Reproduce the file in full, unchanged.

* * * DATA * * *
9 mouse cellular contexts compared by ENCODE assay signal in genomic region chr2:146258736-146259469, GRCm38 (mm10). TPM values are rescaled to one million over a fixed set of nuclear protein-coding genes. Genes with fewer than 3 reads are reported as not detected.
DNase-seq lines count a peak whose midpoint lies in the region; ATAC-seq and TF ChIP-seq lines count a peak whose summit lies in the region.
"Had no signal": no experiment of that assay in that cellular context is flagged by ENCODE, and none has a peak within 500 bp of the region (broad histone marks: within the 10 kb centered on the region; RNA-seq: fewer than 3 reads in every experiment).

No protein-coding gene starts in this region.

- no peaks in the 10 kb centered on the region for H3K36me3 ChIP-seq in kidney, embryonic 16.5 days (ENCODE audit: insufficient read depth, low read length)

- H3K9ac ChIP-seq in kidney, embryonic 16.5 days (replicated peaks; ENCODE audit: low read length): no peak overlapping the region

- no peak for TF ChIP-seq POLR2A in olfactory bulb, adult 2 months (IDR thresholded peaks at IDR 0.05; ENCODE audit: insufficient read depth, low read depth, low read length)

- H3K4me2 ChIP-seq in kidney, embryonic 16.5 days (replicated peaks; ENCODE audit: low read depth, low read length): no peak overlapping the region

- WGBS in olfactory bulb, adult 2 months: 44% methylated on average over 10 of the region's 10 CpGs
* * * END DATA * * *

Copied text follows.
9 mouse cellular contexts compared by ENCODE assay signal in genomic region chr2:146258736-146259469, GRCm38 (mm10). TPM values are rescaled to one million over a fixed set of nuclear protein-coding genes. Genes with fewer than 3 reads are reported as not detected.
DNase-seq lines count a peak whose midpoint lies in the region; ATAC-seq and TF ChIP-seq lines count a peak whose summit lies in the region.
"Had no signal": no experiment of that assay in that cellular context is flagged by ENCODE, and none has a peak within 500 bp of the region (broad histone marks: within the 10 kb centered on the region; RNA-seq: fewer than 3 reads in every experiment).

No protein-coding gene starts in this region.

- no peaks in the 10 kb centered on the region for H3K36me3 ChIP-seq in kidney, embryonic 16.5 days (ENCODE audit: insufficient read depth, low read length)

- H3K9ac ChIP-seq in kidney, embryonic 16.5 days (replicated peaks; ENCODE audit: low read length): no peak overlapping the region

- no peak for TF ChIP-seq POLR2A in olfactory bulb, adult 2 months (IDR thresholded peaks at IDR 0.05; ENCODE audit: insufficient read depth, low read depth, low read length)

- H3K4me2 ChIP-seq in kidney, embryonic 16.5 days (replicated peaks; ENCODE audit: low read depth, low read length): no peak overlapping the region

- WGBS in olfactory bulb, adult 2 months: 44% methylated on average over 10 of the region's 10 CpGs